How we tackle gutenberg


Some remarks about the talk:

  • What I didn’t mention about meta blocks: I’m not sure if there will be an actual block type called „meta block“ or if we’ll do that with dynamic blocks that will for example just show a Editor-UI block with settings that are saved gutenberg-style or classic-post-meta style but aren’t representing themselves with HTML in the frontend.
  • A very important setting that doesn’t seem to exist yet, are „templates“ or „required“ blocks to make it possible for a certain type to always have certain blocks already available. This would be great (no, required!) for (meta) settings blocks. Also, if a post type has no content, gutenberg should only allow registered settings blocks, but no content blocks, if they’re not shown anyway. We’ll see how (or if) register_post_type will be changed for that.
  • At the moment I’m working at a prototype and I realize that something like a „meta block“ doesn’t seem to exist (yet). But with lots of effort and hacks I was able to do a „meta block“ prototype that provides a text field within a block and that is being saved to post meta. I just hope there will be some APIs making that job easier – Maybe there are APIs/functions and I just didn’t find them yet. As I said: We’ll see what the future holds.
  • At the core talk after lunch I asked, how, for example, a user can set the font size (because that was a question and the answer was „yes, the user can set the font size“. I did ask that because in the current prototype of gutenberg, a lot of inline styles are used in the frontend, some of them are not even responsive. Font size in my opinion shouldn’t be settable like „11px“ by a user, but rather with different sizes like „large, medium, normal, small“ and then be added to the paragraph as classes – This makes it possible for theme developers to define what sizes are possible within the theme and different screens. Setting a font size by px, pt, em or rem is, in my opinion a thing of the past and nothing an average user should be able to define. Same with font colors. I didn’t dive deep into those parts of gutenberg as I’m pretty confident that we won’t make a step back there (inline styles would be a *huge* step back in my opinion).

Overall architecture of gutenberg

I didn’t talk too much about the actual underlying architecture of gutenberg – on purpose. I was and still am not sure if the architecture of mixing structured and renderable data in one database field, while using a syntax that is beta-ish, is a good idea. I know that this won’t be changed anymore at this point – We’ll have to live with that and hope that Core handles it well. Nevertheless, the goal of my talk was to take away some „fears“ of developers, freelancers and agencys that a) metaboxes may not be backwards compatible (they will be!) or b) things like metaboxes for settings are a thing of the past (They’re not, blocks like that will still be possible *and* the right post sidebar still exists for narrow type meta boxes).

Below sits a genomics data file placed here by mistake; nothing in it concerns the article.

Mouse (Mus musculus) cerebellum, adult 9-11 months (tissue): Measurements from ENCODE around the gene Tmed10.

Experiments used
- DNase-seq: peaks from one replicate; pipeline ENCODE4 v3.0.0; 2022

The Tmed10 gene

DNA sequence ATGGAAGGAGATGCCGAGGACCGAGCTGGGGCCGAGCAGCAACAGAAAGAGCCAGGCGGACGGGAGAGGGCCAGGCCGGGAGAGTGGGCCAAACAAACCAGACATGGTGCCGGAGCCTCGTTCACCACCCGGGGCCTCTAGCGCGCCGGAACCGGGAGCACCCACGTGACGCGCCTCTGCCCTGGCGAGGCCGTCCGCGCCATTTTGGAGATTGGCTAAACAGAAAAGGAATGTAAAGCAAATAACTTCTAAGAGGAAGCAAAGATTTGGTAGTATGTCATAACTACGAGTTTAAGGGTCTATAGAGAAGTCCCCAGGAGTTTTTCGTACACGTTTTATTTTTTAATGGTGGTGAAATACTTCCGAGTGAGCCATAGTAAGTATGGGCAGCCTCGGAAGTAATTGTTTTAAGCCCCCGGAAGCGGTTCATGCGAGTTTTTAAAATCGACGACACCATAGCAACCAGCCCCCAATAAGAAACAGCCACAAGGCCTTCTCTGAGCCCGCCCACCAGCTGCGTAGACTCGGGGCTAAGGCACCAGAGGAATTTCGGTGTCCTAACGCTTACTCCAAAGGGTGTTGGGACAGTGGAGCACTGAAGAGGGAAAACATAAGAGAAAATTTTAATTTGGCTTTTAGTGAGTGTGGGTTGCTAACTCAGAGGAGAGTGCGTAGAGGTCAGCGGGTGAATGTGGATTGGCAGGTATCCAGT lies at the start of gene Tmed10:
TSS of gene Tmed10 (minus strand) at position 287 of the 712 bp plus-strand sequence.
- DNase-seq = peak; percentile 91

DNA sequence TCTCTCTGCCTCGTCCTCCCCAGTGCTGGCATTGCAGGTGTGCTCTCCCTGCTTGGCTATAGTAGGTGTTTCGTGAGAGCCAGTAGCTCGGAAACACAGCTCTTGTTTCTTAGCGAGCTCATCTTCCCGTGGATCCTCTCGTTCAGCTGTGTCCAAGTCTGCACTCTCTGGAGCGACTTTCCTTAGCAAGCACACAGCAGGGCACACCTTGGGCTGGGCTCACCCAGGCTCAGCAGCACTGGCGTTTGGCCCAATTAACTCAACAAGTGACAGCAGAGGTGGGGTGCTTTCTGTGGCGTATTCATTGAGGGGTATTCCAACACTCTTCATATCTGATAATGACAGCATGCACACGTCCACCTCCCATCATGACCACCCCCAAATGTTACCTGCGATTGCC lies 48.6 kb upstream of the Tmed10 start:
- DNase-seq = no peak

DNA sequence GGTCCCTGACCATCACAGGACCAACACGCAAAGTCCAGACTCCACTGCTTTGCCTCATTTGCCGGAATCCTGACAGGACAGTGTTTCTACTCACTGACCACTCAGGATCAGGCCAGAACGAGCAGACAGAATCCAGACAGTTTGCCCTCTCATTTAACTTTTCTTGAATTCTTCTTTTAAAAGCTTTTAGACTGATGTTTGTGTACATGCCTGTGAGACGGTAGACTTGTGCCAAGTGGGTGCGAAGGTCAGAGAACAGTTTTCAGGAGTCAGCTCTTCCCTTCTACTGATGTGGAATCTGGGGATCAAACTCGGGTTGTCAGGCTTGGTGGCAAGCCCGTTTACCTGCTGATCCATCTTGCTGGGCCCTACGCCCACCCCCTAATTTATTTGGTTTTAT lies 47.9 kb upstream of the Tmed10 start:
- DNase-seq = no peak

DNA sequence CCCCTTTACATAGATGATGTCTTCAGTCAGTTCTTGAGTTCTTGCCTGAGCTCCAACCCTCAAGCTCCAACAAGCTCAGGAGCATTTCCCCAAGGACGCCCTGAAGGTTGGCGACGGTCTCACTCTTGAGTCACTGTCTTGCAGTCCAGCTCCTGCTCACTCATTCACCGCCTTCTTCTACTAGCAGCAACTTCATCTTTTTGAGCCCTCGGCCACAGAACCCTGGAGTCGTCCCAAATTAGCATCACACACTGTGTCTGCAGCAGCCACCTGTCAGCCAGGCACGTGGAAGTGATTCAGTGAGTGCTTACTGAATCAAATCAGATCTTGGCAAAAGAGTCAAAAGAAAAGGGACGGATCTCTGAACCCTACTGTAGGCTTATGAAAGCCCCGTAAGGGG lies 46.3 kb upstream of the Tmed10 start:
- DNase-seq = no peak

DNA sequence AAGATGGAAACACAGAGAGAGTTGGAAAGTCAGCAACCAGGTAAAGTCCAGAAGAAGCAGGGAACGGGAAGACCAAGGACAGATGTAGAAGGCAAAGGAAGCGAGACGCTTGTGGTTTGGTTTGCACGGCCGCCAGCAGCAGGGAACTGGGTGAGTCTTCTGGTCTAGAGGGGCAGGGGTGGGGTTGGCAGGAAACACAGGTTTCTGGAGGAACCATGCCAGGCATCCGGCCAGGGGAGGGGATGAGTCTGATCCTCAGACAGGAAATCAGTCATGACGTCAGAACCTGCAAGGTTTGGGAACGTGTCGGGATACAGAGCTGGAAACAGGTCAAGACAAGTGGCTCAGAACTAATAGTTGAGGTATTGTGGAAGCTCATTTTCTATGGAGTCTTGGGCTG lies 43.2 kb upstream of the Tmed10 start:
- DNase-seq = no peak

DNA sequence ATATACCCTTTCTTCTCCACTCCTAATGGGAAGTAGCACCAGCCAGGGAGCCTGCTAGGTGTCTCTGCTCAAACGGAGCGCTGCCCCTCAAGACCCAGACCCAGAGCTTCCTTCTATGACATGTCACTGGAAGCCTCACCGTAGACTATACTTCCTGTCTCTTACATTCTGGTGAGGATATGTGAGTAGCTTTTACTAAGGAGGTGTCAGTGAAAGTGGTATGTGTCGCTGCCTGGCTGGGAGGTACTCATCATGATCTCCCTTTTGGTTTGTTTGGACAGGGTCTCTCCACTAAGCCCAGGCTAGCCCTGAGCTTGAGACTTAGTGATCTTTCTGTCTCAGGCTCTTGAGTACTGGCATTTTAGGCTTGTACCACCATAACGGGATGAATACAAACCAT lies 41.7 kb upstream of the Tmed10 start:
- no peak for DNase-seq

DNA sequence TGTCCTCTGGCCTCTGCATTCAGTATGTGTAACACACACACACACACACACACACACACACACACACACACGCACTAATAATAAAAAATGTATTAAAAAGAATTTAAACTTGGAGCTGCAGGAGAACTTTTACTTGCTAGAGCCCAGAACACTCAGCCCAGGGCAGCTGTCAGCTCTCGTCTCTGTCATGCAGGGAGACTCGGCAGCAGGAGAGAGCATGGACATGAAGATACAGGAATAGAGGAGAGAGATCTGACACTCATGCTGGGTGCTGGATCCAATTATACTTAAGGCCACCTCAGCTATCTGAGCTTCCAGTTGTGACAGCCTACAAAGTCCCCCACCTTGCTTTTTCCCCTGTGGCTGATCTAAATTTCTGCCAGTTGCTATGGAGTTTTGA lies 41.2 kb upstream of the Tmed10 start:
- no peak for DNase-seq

After all, we still have to wait a little to see the picture. I’m looking forward to the first WordPress 5.0 alpha or beta, where gutenberg is fully integrated and we’ll see the full scope of possiblitites in regards of compatibility and APIs.

Adopt a WordPress made by someone else

It was over a year ago when I was that nervous the last time. I had the honor to talk about things that can go wrong when overtaking support, change management and/or hosting for a WordPress installation that you didn’t do yourself. We’ve been asked to do than quite a lot now. Also, I had the chance to participate in the panel with other swiss agencies. So after Noel and I were finally able to plug-in the VGA by force, I told the audience how much things can go wrong. Heh.

So first things first: When I first practiced my speech, I was talking to myself for about an hour. Because it’s a very interesting topic, and there are so many examples, what can go wrong (or at least what unexpected stuff can happen). Of course, it greatly depends on the type of website, size and what you’re going to do for your client, but most of those questions can prevent bad things from happening.

Now, here’s the actual presentation (and here’s the slideshare version if it). It’s a link to the google presentation, which has comments enabled. Feel free to ask questions or add information to the list. And: I needed to remove the sweet pug, since I’m not sure if this image if available for free use.

But now, let me add a few more thoughts and examples:

  1. „Is there a documentation?“
    This can be very helpful to understand what features the website has, how the code works etc. Any kind of documentation might help you.